The term “soak” in coffee mainly refers to extracting flavour and aroma from ground coffee beans by steeping them in water. This method may be called “brewing” or “infusing.”

The water permeates the coffee when ground coffee beans are soaked in hot water. It extracts the coffee’s soluble chemicals, such as caffeine, oils, and flavouring compounds. 

The time it takes to soak or steep the coffee varies based on the brewing technique and personal preference. Still, it normally spans from a few seconds to several minutes.

Coffee Roasting Tips

Coffee roasting can be complicated, and you may have to try a few things before getting the right roasting level and flavour profile. To get the best taste and smell, it’s also important to use high-quality coffee beans and store them properly.

Here are some tips on how to roast coffee:

Roast level

Roasting Temperature Roasting Time Characteristics Tips
Light Roast  356-401°F (180-205°C) 7-10 minutes Fruity, floral flavours, light brown colour, and mild body. Light roasts are best for simply showing off the coffee bean’s unique flavour profile. It’s important to roast at a low temperature for a short time to keep the coffee’s delicate fruit and floral aromas intact.
Medium Roast  410-428°F (210-220°C) 10-12 minutes Medium brown hue, well-balanced acidity and body, and chocolate and nutty flavours. Medium roasts are the most sought-after because of their well-rounded taste, which includes a pleasing acidity and a medium body. The chocolate and nutty flavours will be enhanced if you roast them longer.
Medium-Dark Roast  437-446°F (225-230°C) 12-14 minutes Dark brown appearance, low acidity, fuller body, and bittersweet flavours. The flavour and body of a medium-dark roast are more robust and complex. To get the desired flavour profile, raise the temperature and roast time. Be careful not to roast it too long, making the food taste burnt or bitter.
Dark Roast  464-482°F (240-250°C) 14-16 minutes Extremely deep brown hue; somewhat acidic; richly bodied; smokey, burnt flavours Dark roasts taste smoky and charred and have a full body with low acidity. Roast at high heat for an extended period to obtain a dark brown hue. But remember that over-roasting can make the coffee taste burnt and hide the flavours of the beans.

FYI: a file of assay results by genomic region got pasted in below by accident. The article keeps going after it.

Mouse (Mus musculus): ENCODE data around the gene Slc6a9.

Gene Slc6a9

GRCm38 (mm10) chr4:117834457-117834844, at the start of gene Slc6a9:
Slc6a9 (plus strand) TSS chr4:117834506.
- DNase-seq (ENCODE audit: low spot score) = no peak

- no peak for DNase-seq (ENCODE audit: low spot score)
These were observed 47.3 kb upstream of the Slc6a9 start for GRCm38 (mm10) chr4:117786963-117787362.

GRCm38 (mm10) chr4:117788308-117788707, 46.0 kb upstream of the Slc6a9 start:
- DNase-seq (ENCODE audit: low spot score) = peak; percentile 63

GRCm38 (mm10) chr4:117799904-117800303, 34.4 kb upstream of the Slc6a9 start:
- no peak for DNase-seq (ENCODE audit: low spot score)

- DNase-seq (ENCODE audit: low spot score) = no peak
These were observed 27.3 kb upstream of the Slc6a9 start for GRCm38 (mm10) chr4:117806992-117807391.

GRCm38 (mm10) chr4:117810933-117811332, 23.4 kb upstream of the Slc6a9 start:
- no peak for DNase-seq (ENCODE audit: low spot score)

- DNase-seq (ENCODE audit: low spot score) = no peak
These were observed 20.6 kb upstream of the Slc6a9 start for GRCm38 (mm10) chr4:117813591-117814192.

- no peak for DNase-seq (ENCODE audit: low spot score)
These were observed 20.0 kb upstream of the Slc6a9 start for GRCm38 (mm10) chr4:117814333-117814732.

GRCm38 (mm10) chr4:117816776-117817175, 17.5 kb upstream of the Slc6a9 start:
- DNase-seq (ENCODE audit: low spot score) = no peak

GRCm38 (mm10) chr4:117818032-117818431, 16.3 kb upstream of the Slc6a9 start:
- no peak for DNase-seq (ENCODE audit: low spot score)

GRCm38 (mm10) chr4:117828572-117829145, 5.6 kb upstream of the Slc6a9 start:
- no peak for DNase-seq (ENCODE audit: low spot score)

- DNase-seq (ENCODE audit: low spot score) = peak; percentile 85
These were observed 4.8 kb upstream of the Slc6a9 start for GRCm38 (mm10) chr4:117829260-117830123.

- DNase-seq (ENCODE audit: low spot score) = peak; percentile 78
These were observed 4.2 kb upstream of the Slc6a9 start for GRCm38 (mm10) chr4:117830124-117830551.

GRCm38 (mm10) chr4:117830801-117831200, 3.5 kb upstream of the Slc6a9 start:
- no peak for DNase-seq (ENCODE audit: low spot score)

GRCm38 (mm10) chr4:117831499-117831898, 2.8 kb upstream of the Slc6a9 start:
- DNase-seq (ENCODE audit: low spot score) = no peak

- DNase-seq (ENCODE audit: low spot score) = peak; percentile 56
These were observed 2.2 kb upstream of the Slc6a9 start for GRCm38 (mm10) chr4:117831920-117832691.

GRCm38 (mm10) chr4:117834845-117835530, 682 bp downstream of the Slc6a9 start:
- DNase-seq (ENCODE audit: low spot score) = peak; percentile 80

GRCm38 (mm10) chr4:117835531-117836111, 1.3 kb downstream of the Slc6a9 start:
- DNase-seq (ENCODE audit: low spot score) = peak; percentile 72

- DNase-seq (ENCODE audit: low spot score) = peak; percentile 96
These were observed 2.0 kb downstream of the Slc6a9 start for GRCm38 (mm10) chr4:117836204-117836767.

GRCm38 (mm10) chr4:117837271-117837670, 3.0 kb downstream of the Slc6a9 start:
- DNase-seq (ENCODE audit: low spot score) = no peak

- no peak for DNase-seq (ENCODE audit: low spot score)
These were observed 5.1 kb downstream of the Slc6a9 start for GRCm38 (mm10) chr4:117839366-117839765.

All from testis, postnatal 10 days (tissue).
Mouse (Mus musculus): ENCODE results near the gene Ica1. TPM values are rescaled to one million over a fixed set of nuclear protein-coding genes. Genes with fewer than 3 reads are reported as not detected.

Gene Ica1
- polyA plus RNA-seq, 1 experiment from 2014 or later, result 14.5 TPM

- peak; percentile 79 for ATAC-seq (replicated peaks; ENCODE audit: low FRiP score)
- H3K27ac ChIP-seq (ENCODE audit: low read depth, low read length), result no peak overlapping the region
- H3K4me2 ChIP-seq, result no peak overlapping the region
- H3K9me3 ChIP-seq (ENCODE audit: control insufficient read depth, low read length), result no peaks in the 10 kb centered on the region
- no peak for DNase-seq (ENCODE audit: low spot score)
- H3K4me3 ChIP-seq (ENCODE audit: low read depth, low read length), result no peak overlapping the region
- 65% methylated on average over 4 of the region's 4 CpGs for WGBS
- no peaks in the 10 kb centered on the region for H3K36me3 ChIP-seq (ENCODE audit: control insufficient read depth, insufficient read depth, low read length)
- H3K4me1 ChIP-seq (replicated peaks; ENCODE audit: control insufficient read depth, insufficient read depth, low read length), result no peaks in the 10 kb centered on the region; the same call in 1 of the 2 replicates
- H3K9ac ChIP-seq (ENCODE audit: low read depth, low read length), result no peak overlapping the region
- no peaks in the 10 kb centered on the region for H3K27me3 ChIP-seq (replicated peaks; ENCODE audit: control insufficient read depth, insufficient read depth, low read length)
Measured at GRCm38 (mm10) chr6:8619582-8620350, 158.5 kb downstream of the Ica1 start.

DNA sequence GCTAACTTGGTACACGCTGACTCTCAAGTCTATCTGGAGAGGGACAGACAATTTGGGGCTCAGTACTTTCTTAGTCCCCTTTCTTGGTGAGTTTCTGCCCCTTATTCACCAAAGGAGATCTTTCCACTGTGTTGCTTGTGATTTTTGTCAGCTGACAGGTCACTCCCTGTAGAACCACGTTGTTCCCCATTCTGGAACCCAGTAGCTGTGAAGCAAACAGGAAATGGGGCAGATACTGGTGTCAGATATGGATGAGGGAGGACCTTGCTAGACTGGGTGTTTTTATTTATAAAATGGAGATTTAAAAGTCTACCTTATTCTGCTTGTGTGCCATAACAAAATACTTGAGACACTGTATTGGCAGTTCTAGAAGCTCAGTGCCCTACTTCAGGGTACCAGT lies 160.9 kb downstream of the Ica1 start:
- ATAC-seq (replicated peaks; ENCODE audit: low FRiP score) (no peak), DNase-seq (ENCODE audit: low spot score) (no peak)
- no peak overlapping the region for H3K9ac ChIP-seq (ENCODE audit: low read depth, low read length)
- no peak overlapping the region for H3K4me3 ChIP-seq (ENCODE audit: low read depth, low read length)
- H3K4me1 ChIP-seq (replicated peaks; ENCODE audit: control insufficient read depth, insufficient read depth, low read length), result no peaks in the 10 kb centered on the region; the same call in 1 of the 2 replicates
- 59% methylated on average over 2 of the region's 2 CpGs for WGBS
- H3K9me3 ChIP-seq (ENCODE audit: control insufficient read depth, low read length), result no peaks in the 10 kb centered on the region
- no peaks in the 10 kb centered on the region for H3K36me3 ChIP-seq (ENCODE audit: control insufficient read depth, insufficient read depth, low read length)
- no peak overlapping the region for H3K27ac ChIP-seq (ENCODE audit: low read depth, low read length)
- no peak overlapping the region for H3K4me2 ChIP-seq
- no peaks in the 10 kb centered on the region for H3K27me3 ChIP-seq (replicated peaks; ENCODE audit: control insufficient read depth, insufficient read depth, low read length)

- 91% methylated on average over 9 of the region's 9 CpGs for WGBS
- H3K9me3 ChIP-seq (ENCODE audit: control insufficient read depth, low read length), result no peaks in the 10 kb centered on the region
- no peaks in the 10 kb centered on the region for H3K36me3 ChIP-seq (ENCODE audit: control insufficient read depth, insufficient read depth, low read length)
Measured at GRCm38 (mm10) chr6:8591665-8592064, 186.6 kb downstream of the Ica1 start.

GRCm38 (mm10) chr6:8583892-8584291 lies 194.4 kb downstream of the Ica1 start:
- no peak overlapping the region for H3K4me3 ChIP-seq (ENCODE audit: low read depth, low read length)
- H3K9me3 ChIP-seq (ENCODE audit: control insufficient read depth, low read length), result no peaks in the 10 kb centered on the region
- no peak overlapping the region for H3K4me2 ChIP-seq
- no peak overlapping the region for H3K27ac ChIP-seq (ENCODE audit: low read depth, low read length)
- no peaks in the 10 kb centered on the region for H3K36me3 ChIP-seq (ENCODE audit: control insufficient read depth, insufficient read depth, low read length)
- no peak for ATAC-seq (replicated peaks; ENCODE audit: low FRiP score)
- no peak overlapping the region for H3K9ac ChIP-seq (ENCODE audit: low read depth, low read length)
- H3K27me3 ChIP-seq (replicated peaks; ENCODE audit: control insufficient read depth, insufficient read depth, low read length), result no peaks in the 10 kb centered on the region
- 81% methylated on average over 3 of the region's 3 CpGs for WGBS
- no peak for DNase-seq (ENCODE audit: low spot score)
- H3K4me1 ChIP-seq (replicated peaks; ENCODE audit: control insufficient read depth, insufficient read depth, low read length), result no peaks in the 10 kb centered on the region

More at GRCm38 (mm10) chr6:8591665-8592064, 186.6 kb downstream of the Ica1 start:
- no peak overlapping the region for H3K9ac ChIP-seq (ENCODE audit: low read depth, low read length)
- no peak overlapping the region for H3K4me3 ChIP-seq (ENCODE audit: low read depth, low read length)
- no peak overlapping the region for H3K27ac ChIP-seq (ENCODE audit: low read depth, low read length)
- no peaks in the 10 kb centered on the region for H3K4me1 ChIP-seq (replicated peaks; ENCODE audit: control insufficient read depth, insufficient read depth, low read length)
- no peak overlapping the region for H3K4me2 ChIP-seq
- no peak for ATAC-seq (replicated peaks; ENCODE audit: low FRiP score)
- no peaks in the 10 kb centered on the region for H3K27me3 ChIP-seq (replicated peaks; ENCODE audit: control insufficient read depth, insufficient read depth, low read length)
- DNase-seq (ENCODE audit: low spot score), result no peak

Types of roasting level

It is crucial to note that these tips are only broad guidelines. The optimal roasting temperature and duration will vary depending on the coffee bean type and individual preference.

Fat Content In Roasted Coffee Beans

The fat in coffee beans is mostly triglycerides, a fat molecule. Triglycerides are broken down and released from coffee beans during the roasting process, resulting in a loss of fat content.

While the fat content of coffee beans is modest, it might affect the flavour and aroma of the coffee. The oils generated during the roasting process can contribute to the richness and complexity of the flavour profile of the coffee, especially in darker roasts. Excessive oil on the surface of the beans, on the other hand, can indicate that they have been over-roasted or are of poor quality.

Weight And Volume Of Green Coffee Beans

The Australian coffee industry, which includes roasters and retailers, normally uses the below measurements. Green coffee beans are often sold by weight in kilogrammes or 60 kg bags, and volume measures can be used to determine bean weight.

However, the actual weight of a certain volume of green coffee beans might differ based on parameters including bean density, roast level, and moisture content.

The following table provides a summary of weight and volume measurements for green coffee beans for roasters and retailers:

Measurement Unit Equivalent
Weight Kilogram (Kg) 1 Kg = 2.2046 lb
Weight Bag (60 Kg) 1 bag = 132.277 lb
Volume  Litre (L) 1 L ≈ 0.6-0.7 kg (depending on bean density)
Volume Cubic Meter  (m³) 1 m³ = 1000 L = 600-700 kg (depending on bean density)

What Is Modelling The Evaporation Front?

Modelling the evaporation front during coffee roasting entails anticipating the behaviour and properties of the interface between the liquid and vapour phases of water and other volatile substances in coffee beans as they are heated and roasted.

The roasting environment’s temperature, the chemical composition of the coffee beans, and humidity constantly fluctuate during the roasting process. Accounting for these changes and forecasting how they affect the rate and amount of evaporation of water and volatile chemicals from coffee beans is part of modelling the evaporation front during coffee roasting.